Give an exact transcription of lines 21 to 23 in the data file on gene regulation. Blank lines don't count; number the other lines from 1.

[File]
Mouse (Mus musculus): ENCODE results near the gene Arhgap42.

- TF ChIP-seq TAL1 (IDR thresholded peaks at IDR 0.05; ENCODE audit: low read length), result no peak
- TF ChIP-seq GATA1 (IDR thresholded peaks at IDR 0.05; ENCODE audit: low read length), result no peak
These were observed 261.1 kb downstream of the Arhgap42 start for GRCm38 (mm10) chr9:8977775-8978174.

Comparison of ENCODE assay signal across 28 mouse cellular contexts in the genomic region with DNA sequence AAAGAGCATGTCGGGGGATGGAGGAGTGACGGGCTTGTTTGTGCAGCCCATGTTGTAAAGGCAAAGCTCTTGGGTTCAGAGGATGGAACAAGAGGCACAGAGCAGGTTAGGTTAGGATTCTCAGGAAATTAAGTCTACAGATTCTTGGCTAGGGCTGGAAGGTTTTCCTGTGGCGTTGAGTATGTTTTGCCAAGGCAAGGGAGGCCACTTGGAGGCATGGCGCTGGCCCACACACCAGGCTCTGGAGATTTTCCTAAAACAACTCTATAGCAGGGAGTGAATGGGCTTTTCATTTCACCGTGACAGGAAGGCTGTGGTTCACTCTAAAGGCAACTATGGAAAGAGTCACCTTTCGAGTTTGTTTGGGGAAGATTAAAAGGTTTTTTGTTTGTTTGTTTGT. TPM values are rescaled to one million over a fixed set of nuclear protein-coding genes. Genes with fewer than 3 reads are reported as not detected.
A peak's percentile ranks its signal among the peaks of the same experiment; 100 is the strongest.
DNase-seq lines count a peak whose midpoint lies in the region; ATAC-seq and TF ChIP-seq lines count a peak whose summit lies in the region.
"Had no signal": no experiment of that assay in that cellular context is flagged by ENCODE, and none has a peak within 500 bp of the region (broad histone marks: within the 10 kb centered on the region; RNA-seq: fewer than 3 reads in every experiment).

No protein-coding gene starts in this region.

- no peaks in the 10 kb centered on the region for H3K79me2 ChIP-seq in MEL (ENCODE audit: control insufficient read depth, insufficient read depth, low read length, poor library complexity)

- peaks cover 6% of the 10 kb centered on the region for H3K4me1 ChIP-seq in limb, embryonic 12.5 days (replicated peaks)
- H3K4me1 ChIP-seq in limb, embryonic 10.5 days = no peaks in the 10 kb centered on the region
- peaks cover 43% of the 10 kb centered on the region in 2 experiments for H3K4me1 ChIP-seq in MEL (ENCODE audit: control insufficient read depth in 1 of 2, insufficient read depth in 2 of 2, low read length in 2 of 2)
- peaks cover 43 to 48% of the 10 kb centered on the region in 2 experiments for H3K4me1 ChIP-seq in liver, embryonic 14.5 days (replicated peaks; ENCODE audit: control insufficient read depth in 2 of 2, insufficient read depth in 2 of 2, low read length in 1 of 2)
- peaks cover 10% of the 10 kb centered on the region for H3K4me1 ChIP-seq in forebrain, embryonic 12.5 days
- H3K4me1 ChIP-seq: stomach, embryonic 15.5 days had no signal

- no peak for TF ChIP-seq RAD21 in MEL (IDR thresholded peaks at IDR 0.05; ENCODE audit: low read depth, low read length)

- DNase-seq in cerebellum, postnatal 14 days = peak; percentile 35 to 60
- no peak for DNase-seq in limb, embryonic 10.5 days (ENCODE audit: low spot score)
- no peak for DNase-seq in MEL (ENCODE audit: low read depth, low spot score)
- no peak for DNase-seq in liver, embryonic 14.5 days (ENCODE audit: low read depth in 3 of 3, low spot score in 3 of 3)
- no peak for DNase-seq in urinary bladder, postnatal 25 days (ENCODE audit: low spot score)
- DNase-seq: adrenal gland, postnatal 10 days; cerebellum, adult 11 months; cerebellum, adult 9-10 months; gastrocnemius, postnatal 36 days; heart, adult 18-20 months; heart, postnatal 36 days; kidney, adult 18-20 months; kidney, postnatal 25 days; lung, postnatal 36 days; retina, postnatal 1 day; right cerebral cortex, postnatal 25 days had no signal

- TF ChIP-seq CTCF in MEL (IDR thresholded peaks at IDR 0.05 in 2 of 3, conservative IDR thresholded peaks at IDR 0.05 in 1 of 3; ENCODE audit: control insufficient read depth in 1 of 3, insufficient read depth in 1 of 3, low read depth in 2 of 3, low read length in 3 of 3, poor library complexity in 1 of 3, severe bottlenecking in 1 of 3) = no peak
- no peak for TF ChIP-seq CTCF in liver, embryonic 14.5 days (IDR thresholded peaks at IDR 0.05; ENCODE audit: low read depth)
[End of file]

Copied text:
- no peak for DNase-seq in liver, embryonic 14.5 days (ENCODE audit: low read depth in 3 of 3, low spot score in 3 of 3)
- no peak for DNase-seq in urinary bladder, postnatal 25 days (ENCODE audit: low spot score)
- DNase-seq: adrenal gland, postnatal 10 days; cerebellum, adult 11 months; cerebellum, adult 9-10 months; gastrocnemius, postnatal 36 days; heart, adult 18-20 months; heart, postnatal 36 days; kidney, adult 18-20 months; kidney, postnatal 25 days; lung, postnatal 36 days; retina, postnatal 1 day; right cerebral cortex, postnatal 25 days had no signal